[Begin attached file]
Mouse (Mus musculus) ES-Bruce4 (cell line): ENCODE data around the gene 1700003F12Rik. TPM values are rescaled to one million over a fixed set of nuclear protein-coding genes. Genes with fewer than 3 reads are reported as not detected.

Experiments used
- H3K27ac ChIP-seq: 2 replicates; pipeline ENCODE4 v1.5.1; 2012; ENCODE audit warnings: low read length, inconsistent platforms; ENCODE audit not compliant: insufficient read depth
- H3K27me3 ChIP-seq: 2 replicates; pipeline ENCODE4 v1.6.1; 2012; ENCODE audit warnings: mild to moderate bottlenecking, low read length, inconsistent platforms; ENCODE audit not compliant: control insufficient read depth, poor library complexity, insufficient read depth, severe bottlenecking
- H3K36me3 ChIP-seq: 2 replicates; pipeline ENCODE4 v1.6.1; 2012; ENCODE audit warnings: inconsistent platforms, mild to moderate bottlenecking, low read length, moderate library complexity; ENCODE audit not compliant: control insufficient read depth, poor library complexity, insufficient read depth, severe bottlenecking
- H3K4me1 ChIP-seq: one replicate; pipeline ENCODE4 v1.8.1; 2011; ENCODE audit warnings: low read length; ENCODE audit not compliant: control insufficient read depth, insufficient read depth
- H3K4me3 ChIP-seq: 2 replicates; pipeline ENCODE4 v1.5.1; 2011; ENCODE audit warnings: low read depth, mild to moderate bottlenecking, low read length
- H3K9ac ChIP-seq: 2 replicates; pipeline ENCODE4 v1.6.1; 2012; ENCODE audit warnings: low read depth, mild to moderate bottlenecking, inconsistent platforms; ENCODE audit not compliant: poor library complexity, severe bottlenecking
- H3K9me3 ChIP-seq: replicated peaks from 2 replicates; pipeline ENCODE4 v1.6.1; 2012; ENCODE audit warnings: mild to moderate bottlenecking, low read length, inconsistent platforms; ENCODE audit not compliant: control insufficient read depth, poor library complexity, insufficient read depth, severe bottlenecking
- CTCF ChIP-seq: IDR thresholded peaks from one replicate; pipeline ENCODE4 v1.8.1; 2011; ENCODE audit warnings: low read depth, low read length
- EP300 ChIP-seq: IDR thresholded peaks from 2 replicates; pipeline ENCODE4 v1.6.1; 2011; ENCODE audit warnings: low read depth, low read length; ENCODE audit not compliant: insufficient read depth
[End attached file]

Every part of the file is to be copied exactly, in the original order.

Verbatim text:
Mouse (Mus musculus) ES-Bruce4 (cell line): ENCODE data around the gene 1700003F12Rik. TPM values are rescaled to one million over a fixed set of nuclear protein-coding genes. Genes with fewer than 3 reads are reported as not detected.

Experiments used
- H3K27ac ChIP-seq: 2 replicates; pipeline ENCODE4 v1.5.1; 2012; ENCODE audit warnings: low read length, inconsistent platforms; ENCODE audit not compliant: insufficient read depth
- H3K27me3 ChIP-seq: 2 replicates; pipeline ENCODE4 v1.6.1; 2012; ENCODE audit warnings: mild to moderate bottlenecking, low read length, inconsistent platforms; ENCODE audit not compliant: control insufficient read depth, poor library complexity, insufficient read depth, severe bottlenecking
- H3K36me3 ChIP-seq: 2 replicates; pipeline ENCODE4 v1.6.1; 2012; ENCODE audit warnings: inconsistent platforms, mild to moderate bottlenecking, low read length, moderate library complexity; ENCODE audit not compliant: control insufficient read depth, poor library complexity, insufficient read depth, severe bottlenecking
- H3K4me1 ChIP-seq: one replicate; pipeline ENCODE4 v1.8.1; 2011; ENCODE audit warnings: low read length; ENCODE audit not compliant: control insufficient read depth, insufficient read depth
- H3K4me3 ChIP-seq: 2 replicates; pipeline ENCODE4 v1.5.1; 2011; ENCODE audit warnings: low read depth, mild to moderate bottlenecking, low read length
- H3K9ac ChIP-seq: 2 replicates; pipeline ENCODE4 v1.6.1; 2012; ENCODE audit warnings: low read depth, mild to moderate bottlenecking, inconsistent platforms; ENCODE audit not compliant: poor library complexity, severe bottlenecking
- H3K9me3 ChIP-seq: replicated peaks from 2 replicates; pipeline ENCODE4 v1.6.1; 2012; ENCODE audit warnings: mild to moderate bottlenecking, low read length, inconsistent platforms; ENCODE audit not compliant: control insufficient read depth, poor library complexity, insufficient read depth, severe bottlenecking
- CTCF ChIP-seq: IDR thresholded peaks from one replicate; pipeline ENCODE4 v1.8.1; 2011; ENCODE audit warnings: low read depth, low read length
- EP300 ChIP-seq: IDR thresholded peaks from 2 replicates; pipeline ENCODE4 v1.6.1; 2011; ENCODE audit warnings: low read depth, low read length; ENCODE audit not compliant: insufficient read depth